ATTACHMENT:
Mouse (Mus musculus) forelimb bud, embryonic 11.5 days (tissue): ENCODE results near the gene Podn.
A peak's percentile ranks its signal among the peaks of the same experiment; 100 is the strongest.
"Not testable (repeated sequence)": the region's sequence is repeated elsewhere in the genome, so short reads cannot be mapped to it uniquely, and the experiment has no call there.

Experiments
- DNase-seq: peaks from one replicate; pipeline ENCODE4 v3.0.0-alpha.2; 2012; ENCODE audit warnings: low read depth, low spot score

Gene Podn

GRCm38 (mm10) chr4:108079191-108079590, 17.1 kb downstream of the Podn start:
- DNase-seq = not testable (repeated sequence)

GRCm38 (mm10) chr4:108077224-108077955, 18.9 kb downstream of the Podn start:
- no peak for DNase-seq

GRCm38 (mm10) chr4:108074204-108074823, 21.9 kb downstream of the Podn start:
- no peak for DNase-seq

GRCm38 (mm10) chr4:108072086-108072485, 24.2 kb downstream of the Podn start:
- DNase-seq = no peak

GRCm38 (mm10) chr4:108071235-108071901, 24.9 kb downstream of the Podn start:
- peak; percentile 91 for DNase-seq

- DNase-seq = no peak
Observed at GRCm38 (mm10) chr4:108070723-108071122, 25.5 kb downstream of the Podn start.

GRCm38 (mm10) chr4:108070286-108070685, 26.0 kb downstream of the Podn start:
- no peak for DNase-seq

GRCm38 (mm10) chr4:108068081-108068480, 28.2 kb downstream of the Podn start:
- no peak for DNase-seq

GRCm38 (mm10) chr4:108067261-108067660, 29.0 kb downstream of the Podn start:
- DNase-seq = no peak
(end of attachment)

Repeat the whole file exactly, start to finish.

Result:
Mouse (Mus musculus) forelimb bud, embryonic 11.5 days (tissue): ENCODE results near the gene Podn.
A peak's percentile ranks its signal among the peaks of the same experiment; 100 is the strongest.
"Not testable (repeated sequence)": the region's sequence is repeated elsewhere in the genome, so short reads cannot be mapped to it uniquely, and the experiment has no call there.

Experiments
- DNase-seq: peaks from one replicate; pipeline ENCODE4 v3.0.0-alpha.2; 2012; ENCODE audit warnings: low read depth, low spot score

Gene Podn

GRCm38 (mm10) chr4:108079191-108079590, 17.1 kb downstream of the Podn start:
- DNase-seq = not testable (repeated sequence)

GRCm38 (mm10) chr4:108077224-108077955, 18.9 kb downstream of the Podn start:
- no peak for DNase-seq

GRCm38 (mm10) chr4:108074204-108074823, 21.9 kb downstream of the Podn start:
- no peak for DNase-seq

GRCm38 (mm10) chr4:108072086-108072485, 24.2 kb downstream of the Podn start:
- DNase-seq = no peak

GRCm38 (mm10) chr4:108071235-108071901, 24.9 kb downstream of the Podn start:
- peak; percentile 91 for DNase-seq

- DNase-seq = no peak
Observed at GRCm38 (mm10) chr4:108070723-108071122, 25.5 kb downstream of the Podn start.

GRCm38 (mm10) chr4:108070286-108070685, 26.0 kb downstream of the Podn start:
- no peak for DNase-seq

GRCm38 (mm10) chr4:108068081-108068480, 28.2 kb downstream of the Podn start:
- no peak for DNase-seq

GRCm38 (mm10) chr4:108067261-108067660, 29.0 kb downstream of the Podn start:
- DNase-seq = no peak